Just this week, workers at an Amazon warehouse in Alabama, which began operating during the pandemic, filed notice to hold a unionization vote that would cover 1,500 full-time and part-time workers, following other allegations of unsafe working conditions raised by Amazon fulfillment workers in recent months.

More than 48,000 frontline workers, including over 17,400 grocery workers, had been infected or exposed to the virus, and 109 grocery workers have died as a result of Covid-19, according the United Food and Commercial Workers International Union, which represents over one million grocery workers.

Even if all the job openings were filled, EPI’s Shierholz says there’s still not enough jobs to go around. What’s holding the economy back is not the availability of jobs, but that the jobs “help spread the virus, and the virus disrupts the economy,” she says.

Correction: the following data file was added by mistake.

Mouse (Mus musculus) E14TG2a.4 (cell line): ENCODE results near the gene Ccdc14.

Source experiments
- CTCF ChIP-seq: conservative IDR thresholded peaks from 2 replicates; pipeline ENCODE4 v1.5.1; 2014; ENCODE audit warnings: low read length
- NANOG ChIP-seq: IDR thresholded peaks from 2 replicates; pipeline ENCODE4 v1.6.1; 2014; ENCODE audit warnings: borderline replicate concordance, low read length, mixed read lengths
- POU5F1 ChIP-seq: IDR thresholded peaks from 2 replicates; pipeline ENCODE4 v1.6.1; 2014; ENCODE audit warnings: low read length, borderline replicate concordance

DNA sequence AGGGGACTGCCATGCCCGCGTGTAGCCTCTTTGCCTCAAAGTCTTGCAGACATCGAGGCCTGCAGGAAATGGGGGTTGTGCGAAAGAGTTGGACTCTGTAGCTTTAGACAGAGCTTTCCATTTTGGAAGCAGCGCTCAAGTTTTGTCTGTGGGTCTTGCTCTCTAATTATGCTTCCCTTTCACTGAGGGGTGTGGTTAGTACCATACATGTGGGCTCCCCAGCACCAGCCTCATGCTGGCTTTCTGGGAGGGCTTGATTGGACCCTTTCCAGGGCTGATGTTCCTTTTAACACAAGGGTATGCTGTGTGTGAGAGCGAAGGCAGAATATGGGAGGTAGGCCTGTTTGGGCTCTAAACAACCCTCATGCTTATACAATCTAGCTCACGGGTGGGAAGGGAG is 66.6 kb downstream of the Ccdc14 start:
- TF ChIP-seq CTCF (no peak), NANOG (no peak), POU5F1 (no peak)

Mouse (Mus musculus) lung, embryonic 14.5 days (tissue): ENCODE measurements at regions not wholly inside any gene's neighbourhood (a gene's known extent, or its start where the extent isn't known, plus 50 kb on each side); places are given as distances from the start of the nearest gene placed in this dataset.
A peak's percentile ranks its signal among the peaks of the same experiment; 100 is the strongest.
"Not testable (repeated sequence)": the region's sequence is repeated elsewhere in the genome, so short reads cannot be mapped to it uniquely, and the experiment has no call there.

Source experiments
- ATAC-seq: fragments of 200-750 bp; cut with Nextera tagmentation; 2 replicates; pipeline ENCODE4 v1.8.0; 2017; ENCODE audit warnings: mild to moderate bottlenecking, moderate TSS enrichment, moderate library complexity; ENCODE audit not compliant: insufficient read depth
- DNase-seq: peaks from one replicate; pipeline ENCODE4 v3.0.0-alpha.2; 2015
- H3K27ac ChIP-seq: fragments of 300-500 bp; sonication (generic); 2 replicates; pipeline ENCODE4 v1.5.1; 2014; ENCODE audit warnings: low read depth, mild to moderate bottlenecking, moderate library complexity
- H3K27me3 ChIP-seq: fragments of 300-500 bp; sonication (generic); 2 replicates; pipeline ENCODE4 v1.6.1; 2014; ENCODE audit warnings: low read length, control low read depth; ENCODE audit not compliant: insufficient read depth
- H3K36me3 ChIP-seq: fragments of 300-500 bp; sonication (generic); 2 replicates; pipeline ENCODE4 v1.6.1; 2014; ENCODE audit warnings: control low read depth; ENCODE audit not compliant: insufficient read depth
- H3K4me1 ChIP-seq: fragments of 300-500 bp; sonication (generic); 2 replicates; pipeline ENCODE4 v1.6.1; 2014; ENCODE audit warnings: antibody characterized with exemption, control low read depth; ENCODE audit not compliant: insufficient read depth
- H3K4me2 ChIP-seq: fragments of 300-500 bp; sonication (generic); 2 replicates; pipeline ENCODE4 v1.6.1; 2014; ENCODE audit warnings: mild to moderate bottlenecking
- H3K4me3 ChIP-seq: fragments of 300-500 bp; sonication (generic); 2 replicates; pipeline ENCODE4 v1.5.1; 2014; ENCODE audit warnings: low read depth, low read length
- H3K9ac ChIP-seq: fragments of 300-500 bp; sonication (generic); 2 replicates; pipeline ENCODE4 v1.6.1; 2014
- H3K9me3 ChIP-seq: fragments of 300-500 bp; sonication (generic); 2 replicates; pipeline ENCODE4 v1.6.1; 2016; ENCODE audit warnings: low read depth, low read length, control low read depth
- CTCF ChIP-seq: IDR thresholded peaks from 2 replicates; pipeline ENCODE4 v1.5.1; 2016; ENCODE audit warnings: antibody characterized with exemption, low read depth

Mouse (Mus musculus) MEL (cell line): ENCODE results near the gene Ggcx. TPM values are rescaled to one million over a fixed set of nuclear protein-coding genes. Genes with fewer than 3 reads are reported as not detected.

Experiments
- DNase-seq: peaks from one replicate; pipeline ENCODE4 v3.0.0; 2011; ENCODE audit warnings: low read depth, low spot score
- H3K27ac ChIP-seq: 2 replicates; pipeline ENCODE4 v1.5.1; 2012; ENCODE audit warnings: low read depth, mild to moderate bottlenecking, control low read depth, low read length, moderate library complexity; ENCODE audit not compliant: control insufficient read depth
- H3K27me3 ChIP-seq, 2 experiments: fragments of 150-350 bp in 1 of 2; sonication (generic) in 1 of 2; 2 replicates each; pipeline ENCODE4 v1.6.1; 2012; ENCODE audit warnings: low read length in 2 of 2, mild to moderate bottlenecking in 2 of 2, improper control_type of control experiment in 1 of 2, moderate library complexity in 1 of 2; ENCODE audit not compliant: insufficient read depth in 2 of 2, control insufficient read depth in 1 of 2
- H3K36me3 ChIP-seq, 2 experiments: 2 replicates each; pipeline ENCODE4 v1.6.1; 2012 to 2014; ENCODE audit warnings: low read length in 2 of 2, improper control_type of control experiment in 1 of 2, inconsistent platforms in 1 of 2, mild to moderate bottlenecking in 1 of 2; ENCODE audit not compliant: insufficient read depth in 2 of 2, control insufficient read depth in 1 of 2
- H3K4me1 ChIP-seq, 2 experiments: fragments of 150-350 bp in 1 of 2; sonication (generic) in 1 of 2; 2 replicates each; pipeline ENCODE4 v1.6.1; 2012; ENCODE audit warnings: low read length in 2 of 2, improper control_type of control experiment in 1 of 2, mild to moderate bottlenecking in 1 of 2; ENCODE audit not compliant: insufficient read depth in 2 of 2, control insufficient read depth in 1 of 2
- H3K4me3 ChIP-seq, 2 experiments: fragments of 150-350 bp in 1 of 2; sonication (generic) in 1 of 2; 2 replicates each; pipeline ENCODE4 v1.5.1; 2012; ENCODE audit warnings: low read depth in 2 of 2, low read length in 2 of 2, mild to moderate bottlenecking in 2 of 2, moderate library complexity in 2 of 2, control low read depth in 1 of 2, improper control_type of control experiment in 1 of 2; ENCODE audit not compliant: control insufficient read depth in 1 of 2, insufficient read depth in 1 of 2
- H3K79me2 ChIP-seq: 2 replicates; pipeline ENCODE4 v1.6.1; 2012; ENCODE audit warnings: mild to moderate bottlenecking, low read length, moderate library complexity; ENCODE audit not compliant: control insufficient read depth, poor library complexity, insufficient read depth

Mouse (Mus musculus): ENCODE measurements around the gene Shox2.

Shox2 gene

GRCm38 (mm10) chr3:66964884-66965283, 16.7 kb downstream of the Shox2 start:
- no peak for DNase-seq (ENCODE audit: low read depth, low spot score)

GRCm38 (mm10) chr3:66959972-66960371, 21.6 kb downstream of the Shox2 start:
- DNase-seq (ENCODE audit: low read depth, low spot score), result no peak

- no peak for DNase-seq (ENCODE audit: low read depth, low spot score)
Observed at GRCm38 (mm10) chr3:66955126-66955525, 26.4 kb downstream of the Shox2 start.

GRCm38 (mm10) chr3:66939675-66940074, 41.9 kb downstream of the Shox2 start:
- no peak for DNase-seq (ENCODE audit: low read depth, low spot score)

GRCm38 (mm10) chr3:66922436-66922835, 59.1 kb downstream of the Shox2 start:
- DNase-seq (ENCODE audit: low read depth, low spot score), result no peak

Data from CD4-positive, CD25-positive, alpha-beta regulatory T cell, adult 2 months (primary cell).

The crisis has created some momentum to raise wages—Target and Best Buy upped their minimum wages to $15 an hour during the pandemic. Meanwhile, Home Depot said last week that it will invest $1 billion annually on increasing wages for its hourly frontline workers.

Still, many employers including Amazon, Costco, and Kroger have rolled back hazard pay, despite the number of confirmed cases of Covid-19 rising. At the end of May, Amazon rolled back its $2-an-hour wage bump to $15. In the current market, low-wage workers don’t have much economic leverage. Amid a growing consensus on raising minimum wages, it may require state or federal level action to get companies to raise wages in meaningful ways.

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